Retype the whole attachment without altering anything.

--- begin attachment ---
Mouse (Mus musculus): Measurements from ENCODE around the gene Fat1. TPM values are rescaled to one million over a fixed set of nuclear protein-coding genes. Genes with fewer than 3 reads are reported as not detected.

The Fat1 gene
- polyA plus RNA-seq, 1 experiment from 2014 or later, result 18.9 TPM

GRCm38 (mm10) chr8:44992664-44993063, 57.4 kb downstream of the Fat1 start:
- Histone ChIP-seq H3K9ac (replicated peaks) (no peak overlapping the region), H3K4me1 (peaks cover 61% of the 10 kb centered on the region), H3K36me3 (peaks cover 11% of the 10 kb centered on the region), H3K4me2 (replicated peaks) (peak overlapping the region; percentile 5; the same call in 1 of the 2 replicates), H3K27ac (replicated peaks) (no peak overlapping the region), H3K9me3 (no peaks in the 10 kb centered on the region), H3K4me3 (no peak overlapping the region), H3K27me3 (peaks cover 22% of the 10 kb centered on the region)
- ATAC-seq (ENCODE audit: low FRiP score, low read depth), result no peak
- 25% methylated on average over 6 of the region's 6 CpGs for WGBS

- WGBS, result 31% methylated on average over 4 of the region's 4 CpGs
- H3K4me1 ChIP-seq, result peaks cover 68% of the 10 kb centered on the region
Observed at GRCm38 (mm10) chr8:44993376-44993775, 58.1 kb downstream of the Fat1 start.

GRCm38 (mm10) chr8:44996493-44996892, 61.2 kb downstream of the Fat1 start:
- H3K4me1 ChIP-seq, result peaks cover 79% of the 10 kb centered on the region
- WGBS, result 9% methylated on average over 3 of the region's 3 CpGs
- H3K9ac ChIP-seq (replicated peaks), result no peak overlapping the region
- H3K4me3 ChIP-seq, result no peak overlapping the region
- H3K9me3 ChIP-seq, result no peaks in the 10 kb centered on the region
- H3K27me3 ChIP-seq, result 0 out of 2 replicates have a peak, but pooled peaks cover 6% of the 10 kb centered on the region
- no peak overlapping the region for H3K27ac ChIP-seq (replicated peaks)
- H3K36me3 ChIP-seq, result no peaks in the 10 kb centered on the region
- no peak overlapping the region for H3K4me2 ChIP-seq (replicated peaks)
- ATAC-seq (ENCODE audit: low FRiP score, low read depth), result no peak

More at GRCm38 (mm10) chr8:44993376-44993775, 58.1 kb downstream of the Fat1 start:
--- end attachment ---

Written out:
Mouse (Mus musculus): Measurements from ENCODE around the gene Fat1. TPM values are rescaled to one million over a fixed set of nuclear protein-coding genes. Genes with fewer than 3 reads are reported as not detected.

The Fat1 gene
- polyA plus RNA-seq, 1 experiment from 2014 or later, result 18.9 TPM

GRCm38 (mm10) chr8:44992664-44993063, 57.4 kb downstream of the Fat1 start:
- Histone ChIP-seq H3K9ac (replicated peaks) (no peak overlapping the region), H3K4me1 (peaks cover 61% of the 10 kb centered on the region), H3K36me3 (peaks cover 11% of the 10 kb centered on the region), H3K4me2 (replicated peaks) (peak overlapping the region; percentile 5; the same call in 1 of the 2 replicates), H3K27ac (replicated peaks) (no peak overlapping the region), H3K9me3 (no peaks in the 10 kb centered on the region), H3K4me3 (no peak overlapping the region), H3K27me3 (peaks cover 22% of the 10 kb centered on the region)
- ATAC-seq (ENCODE audit: low FRiP score, low read depth), result no peak
- 25% methylated on average over 6 of the region's 6 CpGs for WGBS

- WGBS, result 31% methylated on average over 4 of the region's 4 CpGs
- H3K4me1 ChIP-seq, result peaks cover 68% of the 10 kb centered on the region
Observed at GRCm38 (mm10) chr8:44993376-44993775, 58.1 kb downstream of the Fat1 start.

GRCm38 (mm10) chr8:44996493-44996892, 61.2 kb downstream of the Fat1 start:
- H3K4me1 ChIP-seq, result peaks cover 79% of the 10 kb centered on the region
- WGBS, result 9% methylated on average over 3 of the region's 3 CpGs
- H3K9ac ChIP-seq (replicated peaks), result no peak overlapping the region
- H3K4me3 ChIP-seq, result no peak overlapping the region
- H3K9me3 ChIP-seq, result no peaks in the 10 kb centered on the region
- H3K27me3 ChIP-seq, result 0 out of 2 replicates have a peak, but pooled peaks cover 6% of the 10 kb centered on the region
- no peak overlapping the region for H3K27ac ChIP-seq (replicated peaks)
- H3K36me3 ChIP-seq, result no peaks in the 10 kb centered on the region
- no peak overlapping the region for H3K4me2 ChIP-seq (replicated peaks)
- ATAC-seq (ENCODE audit: low FRiP score, low read depth), result no peak

More at GRCm38 (mm10) chr8:44993376-44993775, 58.1 kb downstream of the Fat1 start: